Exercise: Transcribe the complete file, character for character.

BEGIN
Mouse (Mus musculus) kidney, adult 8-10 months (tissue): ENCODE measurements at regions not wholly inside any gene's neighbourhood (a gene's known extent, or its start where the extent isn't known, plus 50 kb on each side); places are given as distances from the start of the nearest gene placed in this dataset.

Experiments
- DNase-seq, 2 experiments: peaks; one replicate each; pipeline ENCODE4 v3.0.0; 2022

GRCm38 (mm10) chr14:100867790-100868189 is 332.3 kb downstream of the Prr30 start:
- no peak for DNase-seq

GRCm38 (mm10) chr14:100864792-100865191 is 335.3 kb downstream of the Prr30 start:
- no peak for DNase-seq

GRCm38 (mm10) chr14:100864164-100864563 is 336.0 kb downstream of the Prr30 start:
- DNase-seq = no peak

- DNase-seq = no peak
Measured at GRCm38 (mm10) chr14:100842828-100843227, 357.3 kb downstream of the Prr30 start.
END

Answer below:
Mouse (Mus musculus) kidney, adult 8-10 months (tissue): ENCODE measurements at regions not wholly inside any gene's neighbourhood (a gene's known extent, or its start where the extent isn't known, plus 50 kb on each side); places are given as distances from the start of the nearest gene placed in this dataset.

Experiments
- DNase-seq, 2 experiments: peaks; one replicate each; pipeline ENCODE4 v3.0.0; 2022

GRCm38 (mm10) chr14:100867790-100868189 is 332.3 kb downstream of the Prr30 start:
- no peak for DNase-seq

GRCm38 (mm10) chr14:100864792-100865191 is 335.3 kb downstream of the Prr30 start:
- no peak for DNase-seq

GRCm38 (mm10) chr14:100864164-100864563 is 336.0 kb downstream of the Prr30 start:
- DNase-seq = no peak

- DNase-seq = no peak
Measured at GRCm38 (mm10) chr14:100842828-100843227, 357.3 kb downstream of the Prr30 start.